In November 2016, Goulard officially announced her candidacy for the office of President of the European Parliament;[4] the post eventually went to Antonio Tajani.

During her time in parliament, Goulard continued to write regularly in a wide range of both French (Le Monde, La Croix, Libération) and international (Süddeutsche Zeitung, Financial Times particularly) newspapers.

Minister of the Armed Forces, 2017[edit]

Goulard was appointed by President Emmanuel Macron Minister of the Armed Forces on 17 May, in the First Government of Edouard Philippe. In this capacity, she ranked above her immediate predecessor and foreign minister Jean-Yves Le Drian in the government hierarchy. She was only the second woman to head the ministry, which reverted to its pre-1974 name of Ministry of the Armed Forces.[5] Goulard was replaced by Florence Parly, a former executive and budget official, in the 21 June government reshuffle.[6] She had stepped down after an inquiry over alleged misuse of payments for assistants in the European Parliament[7] was opened on 20 June 2017.[8]

Deputy Governor of the Bank of France, 2018–present[edit]

On 17 January 2018, Goulard was appointed Deputy Governor of the Bank of France, succeeding Denis Beau.[9] In 2020, she was also appointed by the World Health Organization’s Regional Office for Europe to serve as a member of the Pan-European Commission on Health and Sustainable Development, chaired by Mario Monti.[10]

Nomination to be France's European Commissioner[edit]

On 28 August 2019 President Macron nominated Goulard[11] to be the French Commissioner in the von der Leyen Commission and lead the newly-established Directorate-General for Defence Industry and Space[12]

After two "tense" hearings before the EP Committee on Internal Market and Consumer Protection (IMCO) and the Committee on Industry, Research and Energy (ITRE), her nomination was rejected on 10 October 2019, with 82 votes against, 32 in favour and 1 abstention.[13][14][15][16] The rejection was linked to her inability to explain her effective work for the Berggruen Institute, and the fact that she explained that she would not resign even if she was formally indicted[17]

The EPP group's MEPs showed strong animosity against the Goulard's nomination, related to ongoing investigations by the European Anti-Fraud Office. The group tweeted a message (later deleted) reading "Guys, we are going to kill her in the vote later but do not say until then" and attributed to Pedro López de Pablo, the director of communications of the group.[18][19][20]

Many medias concluded that this was a blow for Emmanuel Macron ambitions in Europe. Le Monde titled that this, after the previous Nathalie Loiseau failed leadership in the European parliament, was another consequence of the arrogance of the French President in Europe, and that the European parliament gave him a lesson about morality.[21] On 21 October 2019, two dozen academics from across Europe, including Robert Badinter, Silvia Costa, David Capitant, Etienne Davignon, Jacques de Larosière, Clemens Fuest, Jean-Paul Gauzès, Charles Grant, Miguel Poiares Maduro, Paolo Magri, Giampiero Massolo, Riccardo Perissich, Etienne Pflimlin, Jean-Marc Sauvé, Giuseppe Tesauro and Jean-Claude Trichet, co-signed a statement[22] that the European Parliament was wrong to dismiss Sylvie Goulard.[23]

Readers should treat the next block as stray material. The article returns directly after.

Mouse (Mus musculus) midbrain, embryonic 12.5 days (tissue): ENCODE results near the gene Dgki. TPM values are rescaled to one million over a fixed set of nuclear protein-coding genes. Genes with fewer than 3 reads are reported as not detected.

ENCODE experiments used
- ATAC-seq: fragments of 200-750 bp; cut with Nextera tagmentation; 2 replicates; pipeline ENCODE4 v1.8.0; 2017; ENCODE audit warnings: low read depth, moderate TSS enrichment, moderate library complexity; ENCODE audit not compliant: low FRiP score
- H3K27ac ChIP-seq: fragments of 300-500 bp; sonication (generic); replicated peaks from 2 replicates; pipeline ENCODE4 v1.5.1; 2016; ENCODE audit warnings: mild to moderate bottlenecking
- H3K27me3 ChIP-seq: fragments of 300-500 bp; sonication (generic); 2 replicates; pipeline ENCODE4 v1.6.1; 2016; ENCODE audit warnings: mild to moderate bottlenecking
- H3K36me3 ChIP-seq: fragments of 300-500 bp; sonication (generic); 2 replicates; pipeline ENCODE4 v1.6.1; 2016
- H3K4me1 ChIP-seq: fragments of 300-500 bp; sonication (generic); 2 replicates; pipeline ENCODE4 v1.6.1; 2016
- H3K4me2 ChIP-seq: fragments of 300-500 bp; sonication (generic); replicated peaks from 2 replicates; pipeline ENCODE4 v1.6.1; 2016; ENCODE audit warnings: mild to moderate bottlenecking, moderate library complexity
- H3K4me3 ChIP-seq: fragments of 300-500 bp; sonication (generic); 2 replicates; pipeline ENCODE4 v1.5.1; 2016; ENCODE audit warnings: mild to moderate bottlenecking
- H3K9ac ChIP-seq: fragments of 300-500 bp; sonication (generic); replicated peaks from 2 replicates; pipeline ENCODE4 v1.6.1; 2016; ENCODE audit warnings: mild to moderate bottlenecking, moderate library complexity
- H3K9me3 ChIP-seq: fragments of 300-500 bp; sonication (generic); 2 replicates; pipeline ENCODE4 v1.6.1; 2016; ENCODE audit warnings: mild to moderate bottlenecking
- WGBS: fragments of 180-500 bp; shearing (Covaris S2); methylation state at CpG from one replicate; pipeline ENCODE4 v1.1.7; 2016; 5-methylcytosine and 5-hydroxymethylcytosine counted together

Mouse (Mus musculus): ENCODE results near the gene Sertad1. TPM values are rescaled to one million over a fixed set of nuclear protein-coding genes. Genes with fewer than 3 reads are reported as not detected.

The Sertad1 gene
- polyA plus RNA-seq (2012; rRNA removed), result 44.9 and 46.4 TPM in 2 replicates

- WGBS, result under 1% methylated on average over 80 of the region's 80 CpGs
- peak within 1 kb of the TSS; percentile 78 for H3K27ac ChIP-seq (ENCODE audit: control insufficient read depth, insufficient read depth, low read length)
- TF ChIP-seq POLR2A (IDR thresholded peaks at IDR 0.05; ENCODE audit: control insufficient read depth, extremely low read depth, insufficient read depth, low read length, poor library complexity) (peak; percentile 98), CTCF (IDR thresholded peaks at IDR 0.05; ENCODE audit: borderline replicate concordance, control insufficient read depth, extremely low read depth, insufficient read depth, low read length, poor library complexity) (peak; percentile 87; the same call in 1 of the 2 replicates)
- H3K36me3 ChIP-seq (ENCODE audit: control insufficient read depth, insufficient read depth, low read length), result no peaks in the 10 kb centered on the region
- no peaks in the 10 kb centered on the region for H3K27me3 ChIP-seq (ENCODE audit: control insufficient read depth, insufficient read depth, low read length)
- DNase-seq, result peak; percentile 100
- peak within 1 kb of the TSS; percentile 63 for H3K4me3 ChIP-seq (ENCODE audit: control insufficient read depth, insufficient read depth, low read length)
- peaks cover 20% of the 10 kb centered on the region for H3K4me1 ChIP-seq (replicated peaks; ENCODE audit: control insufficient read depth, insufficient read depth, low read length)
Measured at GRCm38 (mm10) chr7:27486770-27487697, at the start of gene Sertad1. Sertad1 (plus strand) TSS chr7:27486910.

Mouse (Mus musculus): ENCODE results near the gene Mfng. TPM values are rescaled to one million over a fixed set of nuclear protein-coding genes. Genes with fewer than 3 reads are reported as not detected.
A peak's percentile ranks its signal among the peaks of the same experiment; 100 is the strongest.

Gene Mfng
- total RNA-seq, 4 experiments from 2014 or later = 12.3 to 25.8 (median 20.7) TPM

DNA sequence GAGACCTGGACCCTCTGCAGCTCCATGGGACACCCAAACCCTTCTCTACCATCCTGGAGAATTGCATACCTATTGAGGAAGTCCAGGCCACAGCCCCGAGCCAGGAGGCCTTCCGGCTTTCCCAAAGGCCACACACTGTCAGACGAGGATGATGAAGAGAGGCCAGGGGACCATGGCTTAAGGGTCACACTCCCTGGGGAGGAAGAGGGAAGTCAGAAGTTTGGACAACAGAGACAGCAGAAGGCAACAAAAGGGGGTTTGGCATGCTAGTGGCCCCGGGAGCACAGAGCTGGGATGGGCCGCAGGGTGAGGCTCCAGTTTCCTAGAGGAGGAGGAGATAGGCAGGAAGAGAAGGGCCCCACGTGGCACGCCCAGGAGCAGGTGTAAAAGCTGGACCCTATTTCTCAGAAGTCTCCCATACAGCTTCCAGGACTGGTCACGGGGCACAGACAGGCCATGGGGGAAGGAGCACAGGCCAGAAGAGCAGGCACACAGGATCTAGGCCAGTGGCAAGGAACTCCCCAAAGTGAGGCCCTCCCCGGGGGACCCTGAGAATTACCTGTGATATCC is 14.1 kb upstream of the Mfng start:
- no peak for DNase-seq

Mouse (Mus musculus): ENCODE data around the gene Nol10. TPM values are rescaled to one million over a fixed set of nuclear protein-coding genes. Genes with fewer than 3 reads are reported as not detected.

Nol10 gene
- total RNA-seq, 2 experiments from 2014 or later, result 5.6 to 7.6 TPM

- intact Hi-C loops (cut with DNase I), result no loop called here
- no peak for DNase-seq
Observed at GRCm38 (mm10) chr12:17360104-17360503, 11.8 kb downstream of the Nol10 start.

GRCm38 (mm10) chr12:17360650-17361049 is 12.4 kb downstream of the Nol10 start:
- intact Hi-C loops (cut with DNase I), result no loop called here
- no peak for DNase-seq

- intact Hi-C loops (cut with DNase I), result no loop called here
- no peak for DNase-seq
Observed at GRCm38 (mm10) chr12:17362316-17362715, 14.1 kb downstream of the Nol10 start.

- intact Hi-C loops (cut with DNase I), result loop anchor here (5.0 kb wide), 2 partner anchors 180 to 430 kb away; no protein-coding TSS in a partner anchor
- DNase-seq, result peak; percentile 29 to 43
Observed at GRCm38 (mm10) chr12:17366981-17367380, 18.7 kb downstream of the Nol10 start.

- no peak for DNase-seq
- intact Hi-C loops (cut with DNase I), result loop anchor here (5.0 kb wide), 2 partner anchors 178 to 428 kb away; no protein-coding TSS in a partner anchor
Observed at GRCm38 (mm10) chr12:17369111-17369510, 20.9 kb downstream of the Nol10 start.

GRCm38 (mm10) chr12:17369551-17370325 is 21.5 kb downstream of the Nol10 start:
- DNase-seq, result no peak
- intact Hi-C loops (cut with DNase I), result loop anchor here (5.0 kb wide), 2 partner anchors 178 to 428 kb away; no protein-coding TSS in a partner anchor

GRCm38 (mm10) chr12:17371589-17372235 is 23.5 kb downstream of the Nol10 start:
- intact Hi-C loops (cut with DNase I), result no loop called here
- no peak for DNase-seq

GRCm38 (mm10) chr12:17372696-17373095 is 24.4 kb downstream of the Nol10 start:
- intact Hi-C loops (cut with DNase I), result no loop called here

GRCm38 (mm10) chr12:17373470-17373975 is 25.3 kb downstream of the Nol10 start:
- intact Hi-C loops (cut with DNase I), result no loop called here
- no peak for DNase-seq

On 29 November 2019, she was formally indicted for misappropriation of public funds.[24][25][26]

Other activities[edit]

Political positions[edit]

Goulard, a centrist, strongly supports NATO and the European Union, and holds hawkish views on the regimes of Vladimir Putin and Recep Tayyip Erdoğan. In 2004, before accession discussions were opened with Turkey, Goulard had taken a position in the debate citing concerns about the eventual enlargement of the European Union to include Turkey by underlining the necessity of preserving the European Union's political ambitions and its capacity to act. She also called for doubts of citizens, facing a European project whose direction they do not properly understand, to be taken seriously.

Following the 2014 elections, Goulard joined fellow MEPs Othmar Karas, Sven Giegold, Sophie in 't Veld and Alessia Mosca in an open letter aimed at exerting pressure on the President of the European Commission and national government leaders during the nominations process to improve the gender balance in the composition of the European Commission.[31]

Personal life[edit]

She is married to Guillaume Goulard, councilor of state, and is mother of three children.


  • Le Grand Turc et la République de Venise, Fayard, 2004 Prix du livre pour l’Europe 2005.